Susan Cain’s 2012 book, Quiet: The Power of Introverts in a World that Can’t Stop Talking, has gained huge popular acclaim and received attention from everyone from business leaders and psychologists to teachers, university presidents, and political activists. American culture is dominated by the “extrovert ideal” and yet without introverts, where would we be? We would not have Post-impressionist sunflowers (Van Gogh), personal computers (Steve Jobs), or quantum physics (Albert Einstein). The Civil War might never have come to an end (but it did thanks to Abraham Lincoln), and the world would never have met Harry Potter (but we did, thanks to J.K. Rowling). Typically the most creative people, and often very personable and charming, introverts get a bad rap and are victims of all kinds of unfair stereotyping. They are not by definition socially awkward nerds with no friends. They are usually fascinating and inventive, often intuitive and passionate.
How do they operate?
- Introverts process information internally. They are more tuned in to the internal world of emotions and ideas than the world of people and activities.
- There are many types of introverts—just as there are many types of extroverts—from the extremely shy and non-social, to great leaders and extraordinary speakers. In fact, being shy has nothing to do with introversion, and being a great leader has nothing to do with extroversion.
- Introverts can usually handle the same situations and environments that an extrovert can, but not for as long. High energy people, activities, crowds will ultimately exhaust them.
- Rather than “refueling” in the company of others, an introvert will “plug in” by being alone, when exhausted or drained.
- Time alone to think without distractions is a basic need for an introvert. Though an introvert can tune people out and focus in the midst of chaos, in a way that an extrovert (who can be distractible) often cannot, doing so takes its toll.
- Introverts are highly introspective.
- An introvert is as likely to enjoy a party as much as anyone, but may go to fewer parties than an extrovert, and may prefer smaller groups of intimate friends.
- Though I can think of exceptions, most introverts will weigh options at length before making a decision.
If you are not an introvert, you may have all kinds of crazy ideas about what life would be like with one. An eternity of silence and isolation as your introvert partner holed up in an office inventing edible Saran Wrap or writing haikus. Or a lifetime spent with zero social life, zero parties, and zero dinners out with friends. No matter how much you love someone, you want more than one person in your life, right? Well of course you do! So does your introvert. An introvert is not a freak. He or she is simply a person with a particular way of operating. I guarantee that you know many people who are introverts and, based on some of the stereotypes, you would never guess. In fact, the most common myths about introverts simply not true. They are not rude, they do like people, they know how to laugh and play, they go outside, and they can be quite talkative, when they have something meaningful to talk about. (But it’s true— small talk is agonizingly painful to the classic introvert.)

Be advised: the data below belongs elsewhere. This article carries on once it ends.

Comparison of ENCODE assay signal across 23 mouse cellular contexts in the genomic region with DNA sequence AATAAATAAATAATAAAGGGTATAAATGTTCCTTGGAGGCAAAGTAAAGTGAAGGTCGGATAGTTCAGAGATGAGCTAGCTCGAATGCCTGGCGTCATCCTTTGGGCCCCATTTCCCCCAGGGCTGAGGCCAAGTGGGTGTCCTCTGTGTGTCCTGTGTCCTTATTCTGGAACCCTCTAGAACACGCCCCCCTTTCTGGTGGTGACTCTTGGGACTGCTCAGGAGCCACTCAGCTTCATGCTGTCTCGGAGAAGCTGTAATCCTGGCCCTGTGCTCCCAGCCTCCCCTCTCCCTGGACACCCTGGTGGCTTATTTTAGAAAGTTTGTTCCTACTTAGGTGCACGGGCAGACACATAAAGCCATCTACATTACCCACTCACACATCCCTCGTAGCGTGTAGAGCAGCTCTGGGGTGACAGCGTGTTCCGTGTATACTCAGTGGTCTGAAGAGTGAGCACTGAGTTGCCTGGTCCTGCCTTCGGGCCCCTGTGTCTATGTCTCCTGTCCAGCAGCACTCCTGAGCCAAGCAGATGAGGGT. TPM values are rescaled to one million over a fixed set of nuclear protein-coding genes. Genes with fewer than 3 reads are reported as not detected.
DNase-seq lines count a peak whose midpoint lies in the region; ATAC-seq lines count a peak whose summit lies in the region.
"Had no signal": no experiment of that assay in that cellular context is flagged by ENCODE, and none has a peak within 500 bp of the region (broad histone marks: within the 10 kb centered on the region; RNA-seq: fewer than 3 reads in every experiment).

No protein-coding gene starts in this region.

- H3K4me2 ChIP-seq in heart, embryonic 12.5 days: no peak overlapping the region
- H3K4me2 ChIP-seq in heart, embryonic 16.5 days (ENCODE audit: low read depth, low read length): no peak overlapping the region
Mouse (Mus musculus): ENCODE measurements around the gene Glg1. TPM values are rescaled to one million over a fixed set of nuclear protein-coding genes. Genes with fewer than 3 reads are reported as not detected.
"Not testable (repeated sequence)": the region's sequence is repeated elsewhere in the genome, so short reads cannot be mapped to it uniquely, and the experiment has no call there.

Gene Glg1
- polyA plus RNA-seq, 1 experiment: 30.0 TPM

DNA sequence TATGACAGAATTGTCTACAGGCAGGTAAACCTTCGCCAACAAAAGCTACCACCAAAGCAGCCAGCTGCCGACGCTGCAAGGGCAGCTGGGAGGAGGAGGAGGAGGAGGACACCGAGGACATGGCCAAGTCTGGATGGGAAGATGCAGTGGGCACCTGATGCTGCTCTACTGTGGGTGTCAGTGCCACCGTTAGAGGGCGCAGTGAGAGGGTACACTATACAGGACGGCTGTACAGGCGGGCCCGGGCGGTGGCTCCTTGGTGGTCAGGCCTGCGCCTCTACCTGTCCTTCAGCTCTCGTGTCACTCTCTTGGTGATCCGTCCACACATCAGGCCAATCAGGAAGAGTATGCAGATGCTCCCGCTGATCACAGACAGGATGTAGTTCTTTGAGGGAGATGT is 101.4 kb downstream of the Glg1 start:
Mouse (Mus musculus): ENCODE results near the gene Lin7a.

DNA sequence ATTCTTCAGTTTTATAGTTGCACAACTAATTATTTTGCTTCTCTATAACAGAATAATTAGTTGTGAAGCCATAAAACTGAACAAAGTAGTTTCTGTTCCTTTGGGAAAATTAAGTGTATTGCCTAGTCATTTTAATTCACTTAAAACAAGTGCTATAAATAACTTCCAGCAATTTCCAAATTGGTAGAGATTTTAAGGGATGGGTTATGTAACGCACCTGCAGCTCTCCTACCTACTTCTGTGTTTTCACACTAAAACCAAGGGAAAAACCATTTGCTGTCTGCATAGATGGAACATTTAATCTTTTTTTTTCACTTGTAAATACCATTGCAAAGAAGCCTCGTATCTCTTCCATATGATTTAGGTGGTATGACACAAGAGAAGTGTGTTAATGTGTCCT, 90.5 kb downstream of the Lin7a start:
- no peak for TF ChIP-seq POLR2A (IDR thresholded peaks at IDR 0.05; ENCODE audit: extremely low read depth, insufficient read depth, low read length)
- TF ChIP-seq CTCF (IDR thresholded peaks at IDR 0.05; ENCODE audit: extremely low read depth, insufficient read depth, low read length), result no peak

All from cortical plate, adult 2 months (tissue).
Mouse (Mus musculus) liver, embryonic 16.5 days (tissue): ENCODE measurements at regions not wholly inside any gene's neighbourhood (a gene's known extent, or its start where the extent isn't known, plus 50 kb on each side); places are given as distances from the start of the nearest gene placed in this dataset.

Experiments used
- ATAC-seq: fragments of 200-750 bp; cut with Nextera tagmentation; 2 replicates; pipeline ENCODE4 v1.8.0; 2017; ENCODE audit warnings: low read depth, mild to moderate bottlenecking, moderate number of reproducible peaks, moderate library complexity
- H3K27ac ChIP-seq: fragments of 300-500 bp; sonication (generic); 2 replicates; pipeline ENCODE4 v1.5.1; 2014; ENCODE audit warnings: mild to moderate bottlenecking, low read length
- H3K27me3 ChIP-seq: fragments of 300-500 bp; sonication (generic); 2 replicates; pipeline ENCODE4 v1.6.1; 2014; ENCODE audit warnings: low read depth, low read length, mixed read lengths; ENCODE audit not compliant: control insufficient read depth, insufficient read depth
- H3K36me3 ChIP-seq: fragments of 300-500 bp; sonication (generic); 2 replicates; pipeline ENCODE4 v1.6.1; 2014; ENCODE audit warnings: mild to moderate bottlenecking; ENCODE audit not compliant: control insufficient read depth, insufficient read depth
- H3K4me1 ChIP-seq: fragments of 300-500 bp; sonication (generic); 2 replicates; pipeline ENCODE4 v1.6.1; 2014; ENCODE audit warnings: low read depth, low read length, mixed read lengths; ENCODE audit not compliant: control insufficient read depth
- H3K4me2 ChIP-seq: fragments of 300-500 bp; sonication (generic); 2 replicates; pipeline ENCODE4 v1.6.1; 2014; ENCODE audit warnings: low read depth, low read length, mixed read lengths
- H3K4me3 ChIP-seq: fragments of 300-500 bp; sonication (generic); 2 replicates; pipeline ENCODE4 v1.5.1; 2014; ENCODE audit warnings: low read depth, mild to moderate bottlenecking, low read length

Why is it awesome to be in a relationship with an introvert? Here are 6 great reasons:
- They are great listeners. They want to know you, and understand you better. Though empathy does not necessarily go hand in hand with introversion, many introverts are so tuned in to nuance that they are, in fact, very empathic. What that means for you—you will feel heard.
- They are observant. An introvert pays attention to details. In a relationship, introverts are likely to notice moods, words spoken or not spoken, body language. They are aware of your needs. What that means for you—you will be seen.
- They are easy to be around. There is less drama, less competition, less general relationship chaos with an introvert. Your introvert partner has no desire to outshine you, be the “headliner” in the relationship, or be the center of attention. What that means for you—their easy presence is comforting.
- They are loyal. Because introverts are selective about who they hang with, they invest time and energy into their relationships. They are patient and loyal, sometimes to a fault. What that means for you—you can rest easy.
- They practice good self-care. Typically, introverts pay close attention to diet and exercise, and generally value their health. They also project these values through their appearance and manner of dress, often classic, understated, and non-flashy. What that means for you—nice arm candy! Just kidding (sort of). It means your partner will be healthy and set a good example!
- They are authentic. Introverts may or may not sit up all night talking, but when they do, their conversation is likely to be thoughtful, meaningful, even soulful. They are likely to feel things deeply and passionately, and live honorably according to their values. What that means for you—you will know your partner wants to connect with you on an intimate level.
Introverts are wonderful partners for other introverts, and also for classic extroverts (wait for next week’s blog on great reasons to date an extrovert). For personal growth, to get out of their comfort zone, and just to have fun, people will date, or be in serious relationships, outside their “version” – whether it be intro or extra. Often, in fact, extroverts and introverts are very successful in relationship, once they understand one another’s modus operandi and are able to respect each other’s unique needs.